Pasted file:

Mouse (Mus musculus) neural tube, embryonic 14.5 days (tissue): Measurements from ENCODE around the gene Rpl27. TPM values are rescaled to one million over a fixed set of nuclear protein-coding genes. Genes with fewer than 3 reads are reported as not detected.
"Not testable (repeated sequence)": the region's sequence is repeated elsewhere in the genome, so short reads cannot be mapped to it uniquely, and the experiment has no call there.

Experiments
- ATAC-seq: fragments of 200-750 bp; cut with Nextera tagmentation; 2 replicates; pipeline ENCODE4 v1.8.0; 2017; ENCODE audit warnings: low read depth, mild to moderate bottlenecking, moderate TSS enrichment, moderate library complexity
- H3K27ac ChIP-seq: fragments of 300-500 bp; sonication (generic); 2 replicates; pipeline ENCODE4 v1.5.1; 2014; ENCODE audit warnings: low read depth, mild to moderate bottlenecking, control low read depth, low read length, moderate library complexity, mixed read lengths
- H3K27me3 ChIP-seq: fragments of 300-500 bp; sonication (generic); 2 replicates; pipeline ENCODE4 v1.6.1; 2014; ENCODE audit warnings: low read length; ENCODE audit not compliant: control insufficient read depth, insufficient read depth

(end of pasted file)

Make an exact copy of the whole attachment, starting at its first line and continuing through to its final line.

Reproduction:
Mouse (Mus musculus) neural tube, embryonic 14.5 days (tissue): Measurements from ENCODE around the gene Rpl27. TPM values are rescaled to one million over a fixed set of nuclear protein-coding genes. Genes with fewer than 3 reads are reported as not detected.
"Not testable (repeated sequence)": the region's sequence is repeated elsewhere in the genome, so short reads cannot be mapped to it uniquely, and the experiment has no call there.

Experiments
- ATAC-seq: fragments of 200-750 bp; cut with Nextera tagmentation; 2 replicates; pipeline ENCODE4 v1.8.0; 2017; ENCODE audit warnings: low read depth, mild to moderate bottlenecking, moderate TSS enrichment, moderate library complexity
- H3K27ac ChIP-seq: fragments of 300-500 bp; sonication (generic); 2 replicates; pipeline ENCODE4 v1.5.1; 2014; ENCODE audit warnings: low read depth, mild to moderate bottlenecking, control low read depth, low read length, moderate library complexity, mixed read lengths
- H3K27me3 ChIP-seq: fragments of 300-500 bp; sonication (generic); 2 replicates; pipeline ENCODE4 v1.6.1; 2014; ENCODE audit warnings: low read length; ENCODE audit not compliant: control insufficient read depth, insufficient read depth